It was different than any experience that I’d ever had in sports. I mean, it’s been a little while since I’ve broken out a volleyball, but I don’t remember all of that being part of the game. This game had kicking and hitting the ball, whichever was necessary to get it over the net. And within the players, it included hitting, kicking, wrestling, and biting. Thankfully, since it was my first time, they left me out of that part. The deaf kids were glad to have me there. We played and played. My arms were sore, but my heart was happy. Dinner time eventually came and the headmaster sent all the kids inside but one. She was a sweet-faced girl. Initially I had noticed that she was a bit less confident and a bit more shy. It seemed she wasn’t sure of her ability to hit the ball, and was a little embarrassed to try. She was the oldest girl out there. In fact, they told me that she was a graduate of the deaf school who had now integrated into mainstream school with a sign language translator. (As a side note, it is nice to be able to talk about someone right in front of them, and not be worried about if they can hear you.) I heard the headmaster brag on her, saying that she had found her courage to come out and play, as she was often too shy. Though she wanted to, she sometimes held back. After all the other kids had been sent away to dinner, it was only one teacher, the headmaster, and the two of us girls. I watched her confidence grow each time she successfully hit the ball into the air. She wasn’t scared anymore, she was accepted and having fun. At one point, the girl’s phone dropped to the ground as she ran. The headmaster picked it up and said, “Everyone’s got a phone now”, half-jokingly adding “even the deaf”. I said back to him that with texting the whole world is wide open to communicate, whether or not you can hear. He added, that if they were taught to read and write, a whole other realm could be entered. “Empowerment!”- he reveled for a moment in the victory that he got to be a part of as the leader of the deaf school. I agreed, that it was a big victory, for each child a much wider world of possibilities. I didn’t think any more about it. Just kept hitting the ball back and forth til the darkness began to overtake us.
The next day I had three surgeries. The third was a girl just over 20 years of age. She was deaf and mute, and couldn’t read or write. She made some hand motions, but she didn’t know sign language, so no one understood. When she got excited and was really trying to make something known, she would make some vague noises. All the history came from her caregiver. The exam was not showing any real issues, but there had been a cyst on ultrasound. Based on the caregiver’s persistent claim of the patient’s pain, she had been set up for surgery. She came into the OR, obviously a bit nervous. I stayed by her side the whole time as we prepared for the surgery, intentionally giving her a face and hand that she could trust. The time came for the spinal to occur. I sort of got across through hand motions that someone was about to prick her in the back. My hands rested on her shoulder and leg, calming her, soothing her. She made it through, but tears were streaming down her face. The anesthesia had some issues, so we needed to test and see if she was numb. It became like torture for her. She was already scared. She couldn’t understand why we were pinching her. Her eyes became wild, scared, untrusting. Breathing increased. Sweat poured off of her skin. The medicine that was supposed to make her numb wasn’t working. Finally the anesthesia team agreed to put her to sleep, this was too much for her. She couldn’t understand or enter our world. My heart broke for her. The final tears dropped down her cheeks as the sleeping medicines took effect. This magic drug took away the need to trust, the need to understand, the need to communicate.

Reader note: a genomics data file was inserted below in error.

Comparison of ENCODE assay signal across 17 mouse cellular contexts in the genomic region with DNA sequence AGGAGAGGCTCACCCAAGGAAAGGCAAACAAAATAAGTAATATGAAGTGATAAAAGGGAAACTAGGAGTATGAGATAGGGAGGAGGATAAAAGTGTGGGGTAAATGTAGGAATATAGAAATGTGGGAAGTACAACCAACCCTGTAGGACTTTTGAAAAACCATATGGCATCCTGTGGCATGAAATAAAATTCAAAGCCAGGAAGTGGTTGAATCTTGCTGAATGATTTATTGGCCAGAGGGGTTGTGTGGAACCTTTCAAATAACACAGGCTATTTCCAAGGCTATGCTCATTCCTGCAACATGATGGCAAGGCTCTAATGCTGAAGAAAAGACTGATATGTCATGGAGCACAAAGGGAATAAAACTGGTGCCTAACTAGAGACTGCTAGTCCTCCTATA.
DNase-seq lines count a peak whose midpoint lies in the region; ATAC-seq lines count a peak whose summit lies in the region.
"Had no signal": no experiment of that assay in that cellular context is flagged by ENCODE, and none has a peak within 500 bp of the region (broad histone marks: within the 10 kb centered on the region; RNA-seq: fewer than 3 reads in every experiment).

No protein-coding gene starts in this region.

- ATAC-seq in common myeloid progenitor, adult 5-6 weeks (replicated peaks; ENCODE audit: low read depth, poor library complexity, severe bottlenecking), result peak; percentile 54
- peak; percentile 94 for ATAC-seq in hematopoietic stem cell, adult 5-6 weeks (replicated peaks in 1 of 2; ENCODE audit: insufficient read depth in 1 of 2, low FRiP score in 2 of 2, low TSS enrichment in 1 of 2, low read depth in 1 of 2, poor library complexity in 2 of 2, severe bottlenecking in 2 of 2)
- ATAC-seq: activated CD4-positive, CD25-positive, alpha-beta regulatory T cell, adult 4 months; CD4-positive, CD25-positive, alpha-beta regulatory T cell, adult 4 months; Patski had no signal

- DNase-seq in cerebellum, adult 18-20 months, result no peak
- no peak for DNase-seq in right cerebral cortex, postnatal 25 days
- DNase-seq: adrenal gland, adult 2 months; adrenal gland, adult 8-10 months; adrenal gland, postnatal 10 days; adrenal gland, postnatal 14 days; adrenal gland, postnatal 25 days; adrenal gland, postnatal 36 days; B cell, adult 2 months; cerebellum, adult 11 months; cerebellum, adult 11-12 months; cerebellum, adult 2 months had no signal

I thought of how different the two stories were. Both were born to the same kind of life. But the worlds have become very different. One had entered a world where she had gained confidence in herself little by little. She had integrated into a normal school, she had been willing to take one step in front of the other to slowly make her way in toward the volleyball net (even though a white stranger was on the other side of it). The other had no way to enter the world around her. Her value was no less, but the possibilities were drastically inferior. All the world was filled with unknown risk; fear and misunderstanding lurked everywhere. What set them apart now wasn’t some amazing healing or great medical advance. It was the persistent, day to day struggle that had occurred in a classroom, and in a deaf community. Someone had a vision to care and to make a difference in the lives of deaf children. Each girl represents what could have been. Different choices, different opportunities. Now very different lives.
May we, as God’s people learn to reach into the dark worlds, the quiet worlds, the shameful worlds. Those hauntedly isolated places where people dwell. For me, I need to learn to speak love and truth into lives which cannot hear. If only a hand could come along to lift someone out of a lonely place and draw them near. That is what has been done for us. He brought us out of the pit of sinking, miry clay. He brought us out of the sins and failures and weaknesses that were smothering our life, and He pulled us up and drew us close. He showed us a life of kindness, mercy, and grace. And it has made all the difference. May we look for opportunity to do the same. May we not pass by those who need us. Those who need Him.